Personal brand packaging is important just as when customers choose one brand over another. In early 2009, Tropicana and its media agency decided to give a fresh look to its Pure Premium Orange Juice carton and take away the classic “orange with straw” in favor of a “glass of juice.” (See chart below)
Tropicana then recognized its folly when its analytic tools received comments such as “ugly”, “stupid” and “store brand.” In the New York Times article,” Tropicana Discovers Some Buyers Are Passionate About Packaging” on February 22, 2009, called this series of events “PepsiCo has its own version of New Coke.”
Tropicana took action and pulled the packaging from the stores in favor of its original package. Over the next couple of years it launched new products within their Trop50 line and began to get feedback from customers who remarked how much they enjoyed the transparent package. Based on this insight, Tropicana decided to use the same transparent package on Tropicana Pure Premium.
Within the context of your career, a performance review (formal or informal) is no different than a customer review of your package. In essence, your personal brand. For example, a 360 performance review allows for multiple customers to weigh in on your “package.”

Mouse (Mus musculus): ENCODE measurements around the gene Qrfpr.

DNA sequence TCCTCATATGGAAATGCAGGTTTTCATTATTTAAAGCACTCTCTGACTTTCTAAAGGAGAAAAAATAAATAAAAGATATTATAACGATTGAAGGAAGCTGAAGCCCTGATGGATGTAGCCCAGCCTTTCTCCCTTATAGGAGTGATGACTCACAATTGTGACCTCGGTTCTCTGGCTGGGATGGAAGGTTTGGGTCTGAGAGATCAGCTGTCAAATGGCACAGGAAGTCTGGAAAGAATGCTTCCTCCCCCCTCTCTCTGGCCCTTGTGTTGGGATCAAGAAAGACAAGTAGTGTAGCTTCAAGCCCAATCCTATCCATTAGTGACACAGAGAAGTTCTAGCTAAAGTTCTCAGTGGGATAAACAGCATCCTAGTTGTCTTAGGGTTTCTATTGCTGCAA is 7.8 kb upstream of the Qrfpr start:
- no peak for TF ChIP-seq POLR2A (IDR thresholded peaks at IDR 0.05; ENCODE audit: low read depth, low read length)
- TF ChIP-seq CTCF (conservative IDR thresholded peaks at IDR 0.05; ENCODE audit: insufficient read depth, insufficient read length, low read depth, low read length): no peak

360 reviews can evoke interesting personal brand feedback:
- You might be a star performer, but there are a trail of dead bodies along the way, because of your abrasive work style?
- Are you a good performer who is well liked, but colleagues just don’t see you as assertive?
- Do your colleagues value your work, but don’t see you as a leader, because of the informal language you use?
- Perhaps you are perceived as unapproachable even though you might just be a little shy?
Make sure you accept feedback you receive in a 360 review immediately and genuinely. This is your opportunity to repackage your orange juice. Calm, cool and objective wins the day in this situation. While the review may be about you, don’t fall in the classic trap of becoming defensive about any negative comments. Your reviewer likely didn’t enjoy delivering the negative comments, so don’t add any more tension to the situation by putting on a show.
This is an opportunity to probe further and ask for direct suggestions from your reviewer on what improvements would lead to a more favorable view of your package. Once you have come to an agreement on a plan to improve this perception gap, ensure that it is documented in your review. Additionally, as you work to improve these perceptions to touch base with your reviewer throughout the year to gauge progress on your “repackaging” work.
Just as Tropicana did, you too can be open to reviews and then ACT on them. Inside you are always the same great juice; but modify your package so your customer will choose you for that next project and eventually that promotion! Mind your personal brand!
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